Character Trait Diagram. Each student creates a Venn diagram to illustrate similarities and differences in the traits of two of the main characters in a book just completed. (A student might elect to create a Venn diagram showing similarities and differences between the book's main character and the student!)

Surfing the Net. Where did the story take place? When did it take place? Each student surfs the Net to find five Internet sites that others might check out before they read the book so they will know more about the book's setting or time period.

Write a Letter to the Author. After reading a book, each student shares reactions to the book in a letter written to its author. If a student writes to an author who is still alive, you might actually mail the letter.

Sell It. Each student pretends to be a publicist for the book that's just been read. The student writes and then delivers a 60-second speech that will persuade other students that they should read the book. Writing and speaking persuasively will be especially difficult if the student didn't like the book. If that's the case, the student can share that fact after completing the speech.

Create a Card Catalog. After reading a book, a student completes an index card with information about the book. The front of the card includes details such as title, author, and date published along with a two- to three-sentence synopsis of the book. On the back of the card, the student writes a paragraph critiquing the book. Students might even rate the book using a teacher-created five-star rating system. Example: A five-star book is "highly recommended; a book you can't put down." Completed cards are kept in a card file near the classroom bookshelf or in the school library.

Interview a Character. Each student composes six to eight questions to ask a main character in a book just completed. The student also writes the character's response to each question. The questions and answers should provide information that shows the student read the book without giving away the most significant details.

Ten Facts. Each student creates a "Ten Facts About [book title]" sheet that lists ten facts he or she learned from reading the book. The facts, written in complete sentences, must include details the student didn't know before reading the book.

Script It! Each student writes a movie script for a favorite scene in a book just read. At the top of the script, the student can assign real-life TV or movie stars to play each role. The student might also work with classmates to perform the favorite scene.

Concentration. Each student will need 30 index cards to create a Concentration-style game related to a book just finished. The student chooses 14 things, characters, or events that played a part in the book and creates two cards that have identical pictures of each of those things. The two remaining cards are marked Wild Card! Then the student turns all 30 cards facedown and mixes them up. Each student can choose a partner with whom to play according to the rules of Concentration.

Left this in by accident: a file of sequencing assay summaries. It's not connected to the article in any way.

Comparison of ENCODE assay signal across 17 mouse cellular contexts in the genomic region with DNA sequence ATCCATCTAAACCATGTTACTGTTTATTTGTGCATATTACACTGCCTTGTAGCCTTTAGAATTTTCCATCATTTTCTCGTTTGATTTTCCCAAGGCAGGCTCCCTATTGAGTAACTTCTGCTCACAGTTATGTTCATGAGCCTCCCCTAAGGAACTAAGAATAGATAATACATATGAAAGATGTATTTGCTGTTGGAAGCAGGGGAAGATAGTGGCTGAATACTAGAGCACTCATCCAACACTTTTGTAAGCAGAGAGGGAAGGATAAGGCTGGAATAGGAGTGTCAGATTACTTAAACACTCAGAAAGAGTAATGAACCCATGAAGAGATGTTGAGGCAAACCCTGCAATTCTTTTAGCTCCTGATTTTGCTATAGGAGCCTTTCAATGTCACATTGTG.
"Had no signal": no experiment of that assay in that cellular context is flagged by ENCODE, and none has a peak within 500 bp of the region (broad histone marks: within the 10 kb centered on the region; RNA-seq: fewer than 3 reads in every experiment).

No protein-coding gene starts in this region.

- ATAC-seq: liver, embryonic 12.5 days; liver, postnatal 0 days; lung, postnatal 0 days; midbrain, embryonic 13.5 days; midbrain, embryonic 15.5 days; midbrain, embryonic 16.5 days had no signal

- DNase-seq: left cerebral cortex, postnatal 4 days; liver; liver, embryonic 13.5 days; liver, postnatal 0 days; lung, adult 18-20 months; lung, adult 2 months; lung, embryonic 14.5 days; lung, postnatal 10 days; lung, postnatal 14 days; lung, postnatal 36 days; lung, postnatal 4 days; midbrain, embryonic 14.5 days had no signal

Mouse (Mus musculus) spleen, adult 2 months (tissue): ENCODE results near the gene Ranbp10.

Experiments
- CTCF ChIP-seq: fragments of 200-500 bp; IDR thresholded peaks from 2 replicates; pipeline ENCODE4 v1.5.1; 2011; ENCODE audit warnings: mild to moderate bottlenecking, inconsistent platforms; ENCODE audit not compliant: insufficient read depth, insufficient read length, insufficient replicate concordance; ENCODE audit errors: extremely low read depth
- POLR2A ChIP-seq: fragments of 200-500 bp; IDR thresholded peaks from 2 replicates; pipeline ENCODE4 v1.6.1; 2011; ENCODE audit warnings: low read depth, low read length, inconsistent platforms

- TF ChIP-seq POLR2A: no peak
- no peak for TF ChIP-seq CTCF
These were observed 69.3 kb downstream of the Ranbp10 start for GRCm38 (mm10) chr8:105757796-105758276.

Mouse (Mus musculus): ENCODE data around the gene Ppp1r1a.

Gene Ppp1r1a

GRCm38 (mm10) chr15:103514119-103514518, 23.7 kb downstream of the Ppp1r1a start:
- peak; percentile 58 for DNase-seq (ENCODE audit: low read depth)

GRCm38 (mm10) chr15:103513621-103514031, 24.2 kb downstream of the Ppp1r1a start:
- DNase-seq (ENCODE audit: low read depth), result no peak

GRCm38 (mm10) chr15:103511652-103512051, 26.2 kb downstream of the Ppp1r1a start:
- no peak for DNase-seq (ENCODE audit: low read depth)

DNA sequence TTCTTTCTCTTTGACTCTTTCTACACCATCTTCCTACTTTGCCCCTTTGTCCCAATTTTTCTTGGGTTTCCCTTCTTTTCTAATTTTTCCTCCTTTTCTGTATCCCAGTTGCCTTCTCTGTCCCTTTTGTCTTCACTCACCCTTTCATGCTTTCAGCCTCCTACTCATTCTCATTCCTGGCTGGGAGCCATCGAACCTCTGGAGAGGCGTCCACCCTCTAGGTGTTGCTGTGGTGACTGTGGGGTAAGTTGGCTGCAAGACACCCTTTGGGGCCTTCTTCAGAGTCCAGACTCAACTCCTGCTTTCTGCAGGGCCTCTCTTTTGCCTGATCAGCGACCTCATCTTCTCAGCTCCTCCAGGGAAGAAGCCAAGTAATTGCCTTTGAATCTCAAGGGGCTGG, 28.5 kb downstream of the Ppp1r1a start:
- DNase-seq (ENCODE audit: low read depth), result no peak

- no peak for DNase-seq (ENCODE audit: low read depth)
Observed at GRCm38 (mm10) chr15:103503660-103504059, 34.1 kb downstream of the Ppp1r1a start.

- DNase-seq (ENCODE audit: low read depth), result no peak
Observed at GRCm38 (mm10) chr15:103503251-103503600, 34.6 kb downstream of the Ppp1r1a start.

What Did You Learn? Each student writes a summary of what he or she learned from a book just completed. The summary might include factual information, something learned about people in general, or something the student learned about himself or herself.

Glossary and Word Search. Each student creates a glossary of ten or more words that are specific to a book's tone, setting, or characters. The student defines each word and writes a sentence from the book that includes that word. Then the student creates a word search puzzle that includes the glossary words. Students can exchange their glossaries and word searches with others in the class.

In the News. Each student creates the front page of a newspaper that tells about events and characters in a book just read. The newspaper page might include weather reports, an editorial or editorial cartoon, ads, etc. The title of the newspaper should be something appropriate to the book.

Create a Comic Book. Each student can turn a book, or part of it, into a comic book, complete with comic-style illustrations and dialogue bubbles.

Characters Come to Life. Each student creates life-size "portraits" of one of the characters from a book just read. The portrait should include a written piece that tells about the character. The piece might also include information about events, traits, or conflicts in the book that involve that character. Hang the students' portraits in a class gallery.

Prove It in Five Minutes. Each student gives a 150-second (2-minute) oral presentation in which he or she shares information about a book's plot and characters. The student closes the presentation by offering an opinion and recommendation about the book. Then students in the audience have 150 seconds to question the presenter about the book. If the presenter is able to prove in five minutes that he or she read the book, the student is excused from filing a written report about it.

Picture Books. After reading a book, each student creates a picture book version of the story that would appeal to younger students. The students can then share the picture books with a group of young students.

Resume Writing. As a tie-in to your career education program, challenge each student to create a resume for a book character. The student should include in the resume a statement of the applicant's goals and a detailed account of his or her experience and outside interests.